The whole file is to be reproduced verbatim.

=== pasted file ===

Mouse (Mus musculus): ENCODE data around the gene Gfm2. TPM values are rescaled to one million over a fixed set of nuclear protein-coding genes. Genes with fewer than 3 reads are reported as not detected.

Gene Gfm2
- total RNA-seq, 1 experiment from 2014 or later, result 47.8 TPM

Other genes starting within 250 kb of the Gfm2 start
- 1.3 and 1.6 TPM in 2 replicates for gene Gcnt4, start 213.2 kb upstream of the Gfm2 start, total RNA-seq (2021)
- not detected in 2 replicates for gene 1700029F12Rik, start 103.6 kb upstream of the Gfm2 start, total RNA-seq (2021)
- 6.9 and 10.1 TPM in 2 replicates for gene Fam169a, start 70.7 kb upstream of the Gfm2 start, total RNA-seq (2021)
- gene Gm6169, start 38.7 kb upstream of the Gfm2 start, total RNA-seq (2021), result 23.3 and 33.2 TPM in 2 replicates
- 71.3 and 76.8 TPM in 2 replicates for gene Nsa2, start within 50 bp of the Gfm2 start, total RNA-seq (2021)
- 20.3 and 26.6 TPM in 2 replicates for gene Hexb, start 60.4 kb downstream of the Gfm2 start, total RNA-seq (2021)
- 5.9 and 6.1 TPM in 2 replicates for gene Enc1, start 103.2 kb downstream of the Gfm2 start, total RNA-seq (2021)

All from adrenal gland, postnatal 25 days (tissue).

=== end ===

Mouse (Mus musculus): ENCODE data around the gene Gfm2. TPM values are rescaled to one million over a fixed set of nuclear protein-coding genes. Genes with fewer than 3 reads are reported as not detected.

Gene Gfm2
- total RNA-seq, 1 experiment from 2014 or later, result 47.8 TPM

Other genes starting within 250 kb of the Gfm2 start
- 1.3 and 1.6 TPM in 2 replicates for gene Gcnt4, start 213.2 kb upstream of the Gfm2 start, total RNA-seq (2021)
- not detected in 2 replicates for gene 1700029F12Rik, start 103.6 kb upstream of the Gfm2 start, total RNA-seq (2021)
- 6.9 and 10.1 TPM in 2 replicates for gene Fam169a, start 70.7 kb upstream of the Gfm2 start, total RNA-seq (2021)
- gene Gm6169, start 38.7 kb upstream of the Gfm2 start, total RNA-seq (2021), result 23.3 and 33.2 TPM in 2 replicates
- 71.3 and 76.8 TPM in 2 replicates for gene Nsa2, start within 50 bp of the Gfm2 start, total RNA-seq (2021)
- 20.3 and 26.6 TPM in 2 replicates for gene Hexb, start 60.4 kb downstream of the Gfm2 start, total RNA-seq (2021)
- 5.9 and 6.1 TPM in 2 replicates for gene Enc1, start 103.2 kb downstream of the Gfm2 start, total RNA-seq (2021)

All from adrenal gland, postnatal 25 days (tissue).